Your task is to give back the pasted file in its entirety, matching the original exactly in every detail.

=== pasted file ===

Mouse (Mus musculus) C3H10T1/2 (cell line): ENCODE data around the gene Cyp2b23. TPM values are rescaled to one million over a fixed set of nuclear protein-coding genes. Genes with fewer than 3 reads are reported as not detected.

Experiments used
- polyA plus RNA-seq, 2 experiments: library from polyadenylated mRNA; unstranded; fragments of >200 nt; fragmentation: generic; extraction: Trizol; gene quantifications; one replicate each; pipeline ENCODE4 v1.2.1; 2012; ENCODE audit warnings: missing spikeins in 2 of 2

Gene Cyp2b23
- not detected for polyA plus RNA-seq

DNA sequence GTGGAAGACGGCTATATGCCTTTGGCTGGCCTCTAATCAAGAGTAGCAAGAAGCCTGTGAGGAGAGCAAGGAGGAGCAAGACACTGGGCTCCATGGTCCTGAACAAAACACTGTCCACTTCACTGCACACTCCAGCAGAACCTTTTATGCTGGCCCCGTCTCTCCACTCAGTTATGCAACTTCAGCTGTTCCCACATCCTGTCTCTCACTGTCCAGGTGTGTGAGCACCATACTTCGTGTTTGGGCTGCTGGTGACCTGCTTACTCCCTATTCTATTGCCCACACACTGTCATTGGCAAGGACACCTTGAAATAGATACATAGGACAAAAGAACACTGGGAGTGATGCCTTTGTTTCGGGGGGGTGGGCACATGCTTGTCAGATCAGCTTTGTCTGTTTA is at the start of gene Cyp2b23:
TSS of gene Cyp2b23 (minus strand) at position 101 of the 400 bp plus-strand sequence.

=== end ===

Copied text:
Mouse (Mus musculus) C3H10T1/2 (cell line): ENCODE data around the gene Cyp2b23. TPM values are rescaled to one million over a fixed set of nuclear protein-coding genes. Genes with fewer than 3 reads are reported as not detected.

Experiments used
- polyA plus RNA-seq, 2 experiments: library from polyadenylated mRNA; unstranded; fragments of >200 nt; fragmentation: generic; extraction: Trizol; gene quantifications; one replicate each; pipeline ENCODE4 v1.2.1; 2012; ENCODE audit warnings: missing spikeins in 2 of 2

Gene Cyp2b23
- not detected for polyA plus RNA-seq

DNA sequence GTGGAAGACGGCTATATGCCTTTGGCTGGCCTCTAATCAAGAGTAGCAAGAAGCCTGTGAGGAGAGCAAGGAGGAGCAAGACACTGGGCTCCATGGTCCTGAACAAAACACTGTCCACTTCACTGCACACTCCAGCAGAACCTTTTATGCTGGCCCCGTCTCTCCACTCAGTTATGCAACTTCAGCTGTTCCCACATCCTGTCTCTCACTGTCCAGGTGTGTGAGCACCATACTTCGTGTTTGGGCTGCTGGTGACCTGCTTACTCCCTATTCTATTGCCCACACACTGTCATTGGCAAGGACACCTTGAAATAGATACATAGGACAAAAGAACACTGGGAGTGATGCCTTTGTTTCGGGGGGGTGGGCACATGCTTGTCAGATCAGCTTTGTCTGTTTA is at the start of gene Cyp2b23:
TSS of gene Cyp2b23 (minus strand) at position 101 of the 400 bp plus-strand sequence.